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Increasing the Value of Your Home

How to Increase the Value of Your Home

Increasing the value of your home is something almost everyone wants to do. However, you need to know that not all home upgrades are created equally when it comes to their perceived value. Some home improvement projects will make your home more appealing to buy but won't actually increase the value of your home. Others will likely increase the value but won't be able to increase the value of your home more than the money you invested in them. In fact, the average return on home improvement projects runs roughly 70% of your investment. Given that labor on most improvement projects accounts for approximately 30% of the cost you may be able to break even if you do the work yourself.

Before you begin any project remember to budget according to the values of the homes in your neighborhood. Your home's value should not exceed the neighboring home values by more than 20% or you run the risk of not getting top dollar when you sell. If the houses in your area average $250,000 it will likely be difficult to sell your home for $350,000 no matter how nice it is.

Best Bang for Your Buck

The projects that are most likely to offer a positive return on your investment might not dig deeply into your pocketbook if you're willing to use ’sweat equity’ to make them happen.


Mow the lawn
  • Clean up any garbage outside the house
  • Rake up the leaves
  • Mow the lawn
  • Wash the windows and siding

What the above suggestions do is inexpensively increase your homes curb appeal. Curb appeal is simply what a potential buyer might see from their car while driving by or someone on a jog in the neighborhood. When the house looks nice from the outside, it will often propel that potential home buyer to take a look through the inside. When it comes to projects or maintenance make your time and money well spent by choosing those areas that are most easily seen. If you need a new roof, but you'd also like to add an extra room for a den or an office, replace the roof first. Most home buyers don't relish buying a house they need to make major renovations on.

Good Return on Investment Home Improvement Projects

After improving the outside look of the home you might want to look at the kitchen. Major kitchen renovations usually give one of the best returns on Investment. Major kitchen remodels may include replacing counter tops to a more expensive material, replacing cabinets even replacing outdated appliances. A newly remodeled kitchen gives your home that modern living experience.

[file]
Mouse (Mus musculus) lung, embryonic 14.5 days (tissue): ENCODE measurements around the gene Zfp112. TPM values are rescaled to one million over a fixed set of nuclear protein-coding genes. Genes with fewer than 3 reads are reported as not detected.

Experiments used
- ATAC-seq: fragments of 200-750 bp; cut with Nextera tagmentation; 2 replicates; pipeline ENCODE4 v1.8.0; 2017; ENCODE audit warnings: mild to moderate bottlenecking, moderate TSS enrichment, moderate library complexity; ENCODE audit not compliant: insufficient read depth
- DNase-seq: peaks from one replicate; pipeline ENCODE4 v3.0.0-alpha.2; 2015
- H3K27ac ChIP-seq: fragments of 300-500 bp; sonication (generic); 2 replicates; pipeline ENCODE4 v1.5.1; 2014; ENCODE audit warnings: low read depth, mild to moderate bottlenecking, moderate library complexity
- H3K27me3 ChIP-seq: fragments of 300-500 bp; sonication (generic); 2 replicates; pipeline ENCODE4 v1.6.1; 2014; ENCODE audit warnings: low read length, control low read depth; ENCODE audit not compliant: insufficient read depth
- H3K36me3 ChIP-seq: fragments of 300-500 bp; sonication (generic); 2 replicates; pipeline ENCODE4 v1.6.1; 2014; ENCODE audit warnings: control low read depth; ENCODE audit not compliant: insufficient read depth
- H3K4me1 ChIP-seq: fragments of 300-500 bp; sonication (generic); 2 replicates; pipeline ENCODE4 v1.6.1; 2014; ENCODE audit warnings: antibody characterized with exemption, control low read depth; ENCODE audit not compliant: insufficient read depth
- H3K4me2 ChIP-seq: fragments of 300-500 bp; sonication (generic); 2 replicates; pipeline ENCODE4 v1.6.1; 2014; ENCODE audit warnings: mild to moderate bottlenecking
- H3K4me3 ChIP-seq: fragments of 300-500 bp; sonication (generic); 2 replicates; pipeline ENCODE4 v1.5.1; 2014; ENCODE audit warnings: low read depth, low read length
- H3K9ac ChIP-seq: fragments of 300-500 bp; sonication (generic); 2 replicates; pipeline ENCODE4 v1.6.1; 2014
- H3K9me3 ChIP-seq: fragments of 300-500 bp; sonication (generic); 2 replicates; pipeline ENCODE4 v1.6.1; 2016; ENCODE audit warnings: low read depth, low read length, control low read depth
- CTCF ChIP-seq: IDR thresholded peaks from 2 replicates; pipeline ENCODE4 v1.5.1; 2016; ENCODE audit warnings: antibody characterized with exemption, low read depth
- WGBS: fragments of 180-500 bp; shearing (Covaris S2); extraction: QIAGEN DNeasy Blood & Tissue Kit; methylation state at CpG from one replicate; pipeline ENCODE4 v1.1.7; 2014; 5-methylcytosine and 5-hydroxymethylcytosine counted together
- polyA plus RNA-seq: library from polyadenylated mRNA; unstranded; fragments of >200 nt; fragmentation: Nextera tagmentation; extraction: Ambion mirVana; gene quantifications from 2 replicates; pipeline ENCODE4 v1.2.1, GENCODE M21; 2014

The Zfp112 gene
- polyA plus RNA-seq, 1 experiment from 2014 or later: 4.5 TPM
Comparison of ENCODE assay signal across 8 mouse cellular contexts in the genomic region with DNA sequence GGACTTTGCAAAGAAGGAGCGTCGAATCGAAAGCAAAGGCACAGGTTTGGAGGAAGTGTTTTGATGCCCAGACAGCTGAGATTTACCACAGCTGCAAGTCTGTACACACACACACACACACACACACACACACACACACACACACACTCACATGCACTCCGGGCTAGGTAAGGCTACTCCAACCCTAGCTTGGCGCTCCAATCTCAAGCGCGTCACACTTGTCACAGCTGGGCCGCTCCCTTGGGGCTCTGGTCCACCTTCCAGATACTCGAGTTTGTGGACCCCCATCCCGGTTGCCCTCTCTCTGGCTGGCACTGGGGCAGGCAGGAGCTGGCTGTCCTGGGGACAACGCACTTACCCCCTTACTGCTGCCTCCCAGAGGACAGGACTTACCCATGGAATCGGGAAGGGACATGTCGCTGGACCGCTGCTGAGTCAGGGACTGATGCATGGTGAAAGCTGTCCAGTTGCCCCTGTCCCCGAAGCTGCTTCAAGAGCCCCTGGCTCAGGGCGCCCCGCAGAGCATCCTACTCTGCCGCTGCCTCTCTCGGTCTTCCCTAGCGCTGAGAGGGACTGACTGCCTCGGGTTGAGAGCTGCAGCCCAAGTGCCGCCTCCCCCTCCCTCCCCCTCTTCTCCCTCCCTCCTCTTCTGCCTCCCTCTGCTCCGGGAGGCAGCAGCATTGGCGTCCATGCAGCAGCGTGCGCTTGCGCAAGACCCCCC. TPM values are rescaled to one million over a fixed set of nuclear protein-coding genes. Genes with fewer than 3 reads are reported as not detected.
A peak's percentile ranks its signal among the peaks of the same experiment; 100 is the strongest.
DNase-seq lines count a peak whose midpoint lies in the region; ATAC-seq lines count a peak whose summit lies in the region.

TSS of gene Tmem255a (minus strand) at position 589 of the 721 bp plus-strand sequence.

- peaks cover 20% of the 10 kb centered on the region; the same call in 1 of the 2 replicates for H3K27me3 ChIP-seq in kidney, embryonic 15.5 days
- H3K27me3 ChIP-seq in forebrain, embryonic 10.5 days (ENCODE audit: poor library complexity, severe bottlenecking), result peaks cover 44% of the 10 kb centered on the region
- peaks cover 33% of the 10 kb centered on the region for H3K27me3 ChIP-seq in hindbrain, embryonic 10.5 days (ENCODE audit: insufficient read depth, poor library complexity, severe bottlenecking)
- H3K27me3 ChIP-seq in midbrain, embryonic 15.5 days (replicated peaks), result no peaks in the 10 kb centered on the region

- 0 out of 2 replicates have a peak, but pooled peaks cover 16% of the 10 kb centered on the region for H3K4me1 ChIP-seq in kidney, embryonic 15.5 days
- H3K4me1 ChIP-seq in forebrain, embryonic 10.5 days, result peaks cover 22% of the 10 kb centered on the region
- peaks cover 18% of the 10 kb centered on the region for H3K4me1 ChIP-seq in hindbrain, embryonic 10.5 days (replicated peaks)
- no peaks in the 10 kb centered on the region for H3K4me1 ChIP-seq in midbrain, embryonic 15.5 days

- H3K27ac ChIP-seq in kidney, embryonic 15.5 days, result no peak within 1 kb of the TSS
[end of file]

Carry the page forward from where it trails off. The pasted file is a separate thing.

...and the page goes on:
Additions of living space are a good way to increase the value of a home as well. This could include finishing a basement, creating living space above the garage, or even in the attic.

Changes to the bathroom can also increase value, especially if the remodels taking place in the master bath. Remodels in the master bath will also increase selling appeal as well as it is usually the home buyer that will get the most use out of it.

Regular home maintenance will go a long way when trying to get the most out of your home value. It's like blue book value on a car, well maintained vehicles that are in mint condition are valued higher than vehicles not maintained. Its the same with your home. Keeping up with regular maintenance like cleaning the gutters, re-painting peeling trim etc... will go a long way in preserving your homes value

Homes that are upgraded to save on energy can significantly increase its value. Adding green value could be anything from buying energy star approved appliances in the kitchen, energy saving water heaters, or replacing your old aluminum windows with more efficient fiberglass windows. Most of these will take years to pay for themselves through energy savings, but are usually worth it as they also increase the value of your home. On average, for every $1 reduction in annual utility bills your homes value increases $20 according to the U.S. Department of Housing and Urban Development.

Think Twice Before Starting These Projects

If your only concern is to increase the value of your home for re-sale, there are certain projects you should avoid investing in.



  • Putting in a pool is probably one of the bigger gambles in increasing home value. While to some potential buyers a pool might make them think of family oriented fun, sun, and relaxation. To other buyers it is nothing more than maintenance and upkeep costs. As nice as a pool can be, a lot of buyers want nothing to do with having a pool and the cost that goes with it.
  • Adding an outdoor full basketball court might make perfect sense if you have active teenagers but the value will likely be lost on the retired couple interested in buying in your neighborhood. At best the court would be wasted space and at worst it will create additional expenses having the court taken out.
  • When improving and remodeling your home avoid making the house fully conform to your tastes. Everyone has different tastes, and the more people your home can appeal to the better chances you'll have of selling it.


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S.R. MI

S.R. MI


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